Over 1.2 million people worldwide underwent eyelid surgery in 2019, according to a survey by the International Society of Aesthetic Plastic Surgery. The procedure is particularly popular in East Asia and South East Asia, where it is the most commonly requested cosmetic surgery.
Approximately 50 per cent of Asians are born without a defined upper eyelid crease. Although the ‘monolid’ or ‘single eyelid’ is perfectly natural, not everyone feels it suits their face. Aesthetic preferences vary widely.
Asian eyelid surgery, often called ‘double eyelid surgery’, is a surgical technique focused on creating an upper lid crease that is not apparent prior to the procedure.
What Makes Asian Eyes Unique?
While there is no single definition of ‘Asian eyes’, there are several distinctive attributes that many people of Asian heritage share.
The monolid, or lack of supratarsal crease, is the most recognisable. This feature is commonly seen in East Asians (Chinese, Korean and Japanese). Asians who have a natural double eyelid tend to have a smaller, less well-defined and lower-positioned fold in comparison with Caucasians. The crease may also be broken up into several smaller folds.
Another distinguishing feature of Asian eyes is the amount and location of periorbital fat. The upper lid crease can be obscured by fat that descends over it, creating the illusion of droopy eyes (ptosis). Thicker fat pads in the eye area can also lend the eyes a ‘puffy’ appearance.
A third notable characteristic of Asian eyes is the presence of an epicanthal fold. The epicanthal fold is a skin flap that covers the inner corner of the eye. Variation occurs in the shape of this feature.
How Is Double Eyelid Surgery Different From Traditional Blepharoplasty?
Double eyelid surgery is a cosmetic procedure primarily undertaken by people of Asian descent to reshape the skin above the eye, creating a supratarsal crease. The goal of the procedure is to reshape the eyes while preserving each patient’s unique facial aesthetic and ethnic identity. In most cases, double eyelid surgery focuses on addressing eye-region aesthetics.
Other forms of eyelid surgery (blepharoplasty) are similar to double eyelid surgery in terms of techniques and goals, but there are subtle variations. Rather than focusing on creating an eyelid crease, these types of blepharoplasty often concentrate on reducing signs of ageing in the eye area. Blepharoplasty can address:
- Heavy, sagging or hanging skin in the upper eyelids
- Drooping skin in the lower eyelids
- Fat cushions creating puffy eyelids
- Loosened muscles around the eyes
- Bags beneath the eyes
Blepharoplasty can also be undertaken for medical reasons. Called ‘functional blepharoplasty’, this type of procedure can reduce discomfort from overused forehead muscles, reduce irritation caused by friction between folds of excess skin and improve vision that has been compromised by heavy upper eyelid skin reducing field of view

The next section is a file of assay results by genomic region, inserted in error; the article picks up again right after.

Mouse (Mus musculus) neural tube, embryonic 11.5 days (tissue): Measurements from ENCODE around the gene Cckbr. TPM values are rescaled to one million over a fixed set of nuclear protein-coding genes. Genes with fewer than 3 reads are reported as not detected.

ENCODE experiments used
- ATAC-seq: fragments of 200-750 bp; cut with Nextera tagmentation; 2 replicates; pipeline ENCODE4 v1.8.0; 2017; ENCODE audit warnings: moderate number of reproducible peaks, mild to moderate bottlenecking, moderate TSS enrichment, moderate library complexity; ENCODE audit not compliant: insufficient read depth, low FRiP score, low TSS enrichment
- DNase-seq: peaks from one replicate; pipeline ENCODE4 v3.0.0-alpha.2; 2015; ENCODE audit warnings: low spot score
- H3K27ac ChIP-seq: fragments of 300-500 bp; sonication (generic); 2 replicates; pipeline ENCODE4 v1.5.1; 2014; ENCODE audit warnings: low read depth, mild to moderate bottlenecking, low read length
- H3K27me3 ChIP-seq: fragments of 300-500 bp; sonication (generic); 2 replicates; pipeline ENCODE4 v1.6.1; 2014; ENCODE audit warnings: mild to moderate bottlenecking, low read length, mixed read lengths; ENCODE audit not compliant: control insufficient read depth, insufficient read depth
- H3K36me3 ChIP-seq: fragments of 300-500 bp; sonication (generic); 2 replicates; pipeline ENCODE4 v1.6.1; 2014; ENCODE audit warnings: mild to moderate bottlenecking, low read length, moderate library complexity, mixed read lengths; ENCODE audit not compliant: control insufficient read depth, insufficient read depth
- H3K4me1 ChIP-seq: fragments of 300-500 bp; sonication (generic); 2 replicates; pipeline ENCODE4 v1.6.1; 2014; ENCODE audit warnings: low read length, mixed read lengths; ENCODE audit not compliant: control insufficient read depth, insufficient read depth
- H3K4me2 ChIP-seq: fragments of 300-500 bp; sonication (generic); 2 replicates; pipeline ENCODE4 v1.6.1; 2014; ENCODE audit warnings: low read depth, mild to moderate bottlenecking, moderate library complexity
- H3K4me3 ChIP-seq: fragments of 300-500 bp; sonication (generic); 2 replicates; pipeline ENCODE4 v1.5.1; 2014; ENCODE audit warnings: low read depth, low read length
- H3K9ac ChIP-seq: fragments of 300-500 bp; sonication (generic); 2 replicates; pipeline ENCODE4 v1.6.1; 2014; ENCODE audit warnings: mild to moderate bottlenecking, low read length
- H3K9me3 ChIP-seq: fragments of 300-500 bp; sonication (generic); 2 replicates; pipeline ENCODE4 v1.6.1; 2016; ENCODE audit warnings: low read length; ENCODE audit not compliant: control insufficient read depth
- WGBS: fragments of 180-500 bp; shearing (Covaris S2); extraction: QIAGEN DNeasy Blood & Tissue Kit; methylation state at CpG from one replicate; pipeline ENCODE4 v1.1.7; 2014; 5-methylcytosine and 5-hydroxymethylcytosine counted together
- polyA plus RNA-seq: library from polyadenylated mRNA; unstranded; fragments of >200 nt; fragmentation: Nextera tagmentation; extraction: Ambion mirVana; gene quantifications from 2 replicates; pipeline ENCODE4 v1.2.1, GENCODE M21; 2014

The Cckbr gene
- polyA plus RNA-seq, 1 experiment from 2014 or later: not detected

Is the Point of Double Eyelid Surgery to Look ‘Westernised’?
It is a common misconception that all Asian patients who have double eyelid surgery want to look more Caucasian or ‘westernised’. Most double eyelid surgery candidates are not looking to fit Eurocentric beauty ideals. Instead, they simply desire a change that maintains harmony with their natural facial features.
Patient wishes are carefully discussed during the initial consultation to ensure the surgeon and patient are on the same page about the goals of the procedure. It can be helpful to bring photos to the consultation to illustrate what a desirable outcome looks like for you.
What Techniques Are Used for Double Eyelid Surgery?
Double eyelid surgery is a delicate procedure that requires a personalised approach and incredible attention to detail. Every patient has unique preferences, so each surgical plan is customised to provide the desired result. Double eyelid surgeries fall into two primary categories — incisional and non-incisional — with further variations.
Full Incision Technique
The full incision or ‘open’ technique is suited for patients with excess skin and fat in the upper eyelid. The incision extends most of the length of the new supratarsal crease, allowing the plastic surgeon to excise skin and fat and perform ptosis correction if necessary. This is a versatile technique that allows for the greatest degree of adjustment. Although it does leave a scar, it is usually not overly obrustive.
Partial Incision Technique
The partial incision technique is similar to the full incision technique, but the incision is made smaller to reduce scarring. This option may be chosen by patients who do not need a significant amount of skin and fat removed from the eyelid. Partial incision double eyelid surgery may also be an alternative to the non-incisional technique for patients who want the reliable and durable results of open surgery without the longer scar of the full incision technique.
The non-incisional or ‘suture’ technique is the least invasive double eyelid procedure. The plastic surgeon creates a series of small punctures in the skin where the fold will be, then places sutures through the holes and tightens them until the desired crease forms. The advantages of this approach are minimal swelling and no incisional scar. The disadvantage is that it is not as resilient as incisional methods and may come undone over time.
For More Information About Double Eyelid Surgery in Sydney, Get In Touch
There is no standardised approach to Asian eyelid surgery, because no two people have the exact same anatomy or aesthetic ideals. The specialist plastic surgeons of Asian Plastic Surgery take great care to customise each double eyelid procedure to produce the desired result for the individual. They are passionate about helping Asian patients from Sydney and all around Australia receive the care they deserve.
If you are considering double eyelid surgery, please contact us here to schedule a consultation.